The US Export-Import Bank (EXIM) President & Chair Reta Jo Lewis has announced that EXIM has approved a resolution to fund applications for the export of US small modular reactor (SMR) systems and components. The announcement was made public in a White House fact sheet and at the UN climate change conference (COP28) in Dubai.

The resolution and accompanying Toolkit document describe how EXIM’s financing tools can support the export of US SMR designs and provide the large-scale, flexible financing needed to realise their construction. The resolution addresses significant global interest in deploying US SMR nuclear energy systems to support critical climate and energy security goals and makes clear EXIM’s willingness to approve qualified applications without the need for new policy changes by the agency. “It is also designed to promote a range of new and flexible EXIM financing tools,” EXIM said.

For qualifying transactions, EXIM could provide a loan guarantee or direct loan for up to 22 years post-construction, help the borrower finance exposure fees and interest payments during the construction period, support pre-export disbursement of the loan during equipment fabrication, and work with other export credit agencies to help jointly finance the various components of a given SMR design.

EXIM support will be conditional on host governments of SMR projects entering into so-called 123 Agreements with the USA and being parties to the Convention on Supplementary Compensation and other applicable civil nuclear liability conventions. The bank will also require design approval by the US Nuclear Regulatory Commission "or an equivalent foreign regulatory authority acceptable to EXIM".

“The potential of nuclear energy to address both decarbonisation and the growing demand for electricity is clearer than ever before,” said Lewis. “I am proud that EXIM’s Board of Directors took this important step to emphasise EXIM’s deep commitment that EXIM remains ready and willing to fund credit-worthy applications for US SMR exports, which will drive the global energy transition.”

Lewis was joined at COP28 by Ambassador Bonnie Jenkins, Under Secretary of State for Arms Control & International Security; US Special Presidential Envoy for Climate David Livingston; Dr Matthew Opoku Prempeh, Minister of Energy for Ghana; Frederic Beauregard Tellier, Director General for Nuclear Energy at Natural Resources Canada; Senior Advisor & Managing Director for Energy in the Office of the US Special Presidential Envoy for Climate; and Melanie Nakagawa, Chief Sustainability Officer at Microsoft.

Also at COP28 the US, Canada, France, Japan, and UK announced plans to mobilise $4.2bn in government-led investments to develop a secure, reliable global nuclear energy supply chain. “These investments will enhance uranium enrichment and conversion capacity over the next three years and establish a resilient global uranium supply market free from Russian influence,” the announcement said. The alliance of these five states, known as the Sapporo 5, was launched in April at the Nuclear Energy Forum held alongside the G7 ministers' meeting in Sapporo, Japan.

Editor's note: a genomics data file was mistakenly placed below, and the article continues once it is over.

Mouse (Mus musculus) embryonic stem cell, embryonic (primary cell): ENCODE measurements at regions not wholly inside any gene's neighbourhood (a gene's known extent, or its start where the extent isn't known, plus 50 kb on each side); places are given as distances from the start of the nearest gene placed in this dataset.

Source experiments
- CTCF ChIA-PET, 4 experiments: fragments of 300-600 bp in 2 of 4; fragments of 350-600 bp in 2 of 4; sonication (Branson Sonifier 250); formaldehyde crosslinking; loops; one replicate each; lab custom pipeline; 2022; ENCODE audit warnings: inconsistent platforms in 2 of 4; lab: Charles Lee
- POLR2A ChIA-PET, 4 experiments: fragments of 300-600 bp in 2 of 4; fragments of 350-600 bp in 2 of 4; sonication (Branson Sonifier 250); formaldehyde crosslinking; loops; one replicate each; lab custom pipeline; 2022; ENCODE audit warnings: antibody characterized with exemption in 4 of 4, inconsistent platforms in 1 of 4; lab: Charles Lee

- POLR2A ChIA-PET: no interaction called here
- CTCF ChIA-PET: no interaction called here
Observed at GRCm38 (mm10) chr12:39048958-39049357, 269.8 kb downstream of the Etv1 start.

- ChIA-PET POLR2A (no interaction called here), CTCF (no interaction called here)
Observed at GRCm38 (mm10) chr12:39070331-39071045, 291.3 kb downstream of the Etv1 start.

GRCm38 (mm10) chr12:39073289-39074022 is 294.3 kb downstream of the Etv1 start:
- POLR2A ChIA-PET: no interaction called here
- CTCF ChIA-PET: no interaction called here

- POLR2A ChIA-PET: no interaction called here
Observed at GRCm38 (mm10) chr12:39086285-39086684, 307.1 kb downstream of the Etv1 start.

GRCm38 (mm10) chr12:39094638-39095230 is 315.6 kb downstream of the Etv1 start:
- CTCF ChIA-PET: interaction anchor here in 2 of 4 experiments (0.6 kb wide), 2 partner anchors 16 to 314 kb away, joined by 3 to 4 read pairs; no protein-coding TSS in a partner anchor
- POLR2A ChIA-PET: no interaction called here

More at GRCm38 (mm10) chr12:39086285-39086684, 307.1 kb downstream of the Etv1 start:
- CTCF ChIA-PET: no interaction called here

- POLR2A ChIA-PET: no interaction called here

The announcement said they:

  • Resolve to promote public-private investment in enriched uranium production capacity free from Russian material;
  • Resolve to establish a resilient global uranium supply market free from Russian influence and the potential to be subject to political leverage by other countries;
  • Resolve to work towards enabling the investment of government or private-led financial resources necessary to increase our own conversion and enriched uranium production capacity and to advance efforts to secure reliable nuclear fuel suppliers;
  • Underscore our announcements to pursue at least $4.2bn in government-led and private investment in our five nations’ collective enrichment and conversion capacity over the next three years, with a view to catalyze private sector finance, without prejudice of open market rules among like-minded nations;
  • Invite nuclear electricity generating utilities or direct nuclear energy industrial end-users of like-minded nations to develop long-term supply strategy that signals and provides confidence to the industry to make the relevant investment to increase their capacity;
  • Invite all like-minded nations seeking reliable nuclear energy partners to join us in securing the global uranium supply chain.

The US State Department also affirmed the collective intent of the five states to support increased deployment of zero-carbon, peaceful nuclear energy by expanding nuclear fuel production capacity "across trusted, high-quality suppliers free from manipulation and influence".

Image: EXIM President & Chair Reta Jo Lewis (second from left) has announced that EXIM has approved a resolution to fund applications for the export of US small modular reactor (SMR) systems and components (courtesy of EXIM)